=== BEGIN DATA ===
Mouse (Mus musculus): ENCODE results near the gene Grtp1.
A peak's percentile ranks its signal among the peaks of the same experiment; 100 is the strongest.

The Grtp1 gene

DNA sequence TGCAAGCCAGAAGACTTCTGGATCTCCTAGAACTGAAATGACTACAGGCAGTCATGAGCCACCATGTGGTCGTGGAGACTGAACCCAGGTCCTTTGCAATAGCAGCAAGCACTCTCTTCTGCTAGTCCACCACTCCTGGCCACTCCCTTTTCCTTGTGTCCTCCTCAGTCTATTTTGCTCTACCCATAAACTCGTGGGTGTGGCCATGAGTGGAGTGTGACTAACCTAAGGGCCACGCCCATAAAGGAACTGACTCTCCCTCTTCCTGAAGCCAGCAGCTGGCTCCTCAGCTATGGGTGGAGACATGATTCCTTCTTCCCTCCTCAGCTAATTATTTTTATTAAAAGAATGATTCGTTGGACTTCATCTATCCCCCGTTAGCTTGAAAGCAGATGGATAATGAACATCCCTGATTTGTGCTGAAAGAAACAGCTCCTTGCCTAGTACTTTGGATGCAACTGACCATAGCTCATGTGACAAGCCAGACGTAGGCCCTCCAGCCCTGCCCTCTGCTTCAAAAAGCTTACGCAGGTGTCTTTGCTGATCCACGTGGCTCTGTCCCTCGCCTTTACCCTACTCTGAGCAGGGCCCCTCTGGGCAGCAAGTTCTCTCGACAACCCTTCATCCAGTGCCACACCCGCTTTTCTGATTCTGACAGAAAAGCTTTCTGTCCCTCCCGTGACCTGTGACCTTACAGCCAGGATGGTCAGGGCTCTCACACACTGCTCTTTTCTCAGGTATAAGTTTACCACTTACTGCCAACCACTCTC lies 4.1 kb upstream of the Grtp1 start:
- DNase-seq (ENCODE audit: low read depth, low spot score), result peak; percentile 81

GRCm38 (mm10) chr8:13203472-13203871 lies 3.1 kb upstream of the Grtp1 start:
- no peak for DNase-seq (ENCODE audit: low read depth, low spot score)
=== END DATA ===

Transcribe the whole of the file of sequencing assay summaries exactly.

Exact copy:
Mouse (Mus musculus): ENCODE results near the gene Grtp1.
A peak's percentile ranks its signal among the peaks of the same experiment; 100 is the strongest.

The Grtp1 gene

DNA sequence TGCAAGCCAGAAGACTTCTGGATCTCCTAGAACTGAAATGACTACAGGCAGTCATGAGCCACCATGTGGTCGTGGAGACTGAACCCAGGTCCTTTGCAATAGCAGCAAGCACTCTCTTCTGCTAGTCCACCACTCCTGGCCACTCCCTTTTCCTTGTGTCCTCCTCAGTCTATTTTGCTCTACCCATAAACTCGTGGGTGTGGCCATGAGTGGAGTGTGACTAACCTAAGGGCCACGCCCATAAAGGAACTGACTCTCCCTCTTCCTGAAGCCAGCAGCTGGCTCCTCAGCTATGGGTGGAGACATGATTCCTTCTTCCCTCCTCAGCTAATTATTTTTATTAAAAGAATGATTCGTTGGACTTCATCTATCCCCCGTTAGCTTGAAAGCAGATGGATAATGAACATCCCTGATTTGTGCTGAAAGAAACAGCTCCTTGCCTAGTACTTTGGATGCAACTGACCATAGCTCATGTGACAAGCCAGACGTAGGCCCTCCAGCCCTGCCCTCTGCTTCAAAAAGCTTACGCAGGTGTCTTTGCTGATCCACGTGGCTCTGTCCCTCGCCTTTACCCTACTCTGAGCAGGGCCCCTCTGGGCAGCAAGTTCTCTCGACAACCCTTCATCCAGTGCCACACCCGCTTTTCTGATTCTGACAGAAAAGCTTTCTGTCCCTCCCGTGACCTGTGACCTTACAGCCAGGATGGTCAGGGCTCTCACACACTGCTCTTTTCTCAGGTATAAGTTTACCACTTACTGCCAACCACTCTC lies 4.1 kb upstream of the Grtp1 start:
- DNase-seq (ENCODE audit: low read depth, low spot score), result peak; percentile 81

GRCm38 (mm10) chr8:13203472-13203871 lies 3.1 kb upstream of the Grtp1 start:
- no peak for DNase-seq (ENCODE audit: low read depth, low spot score)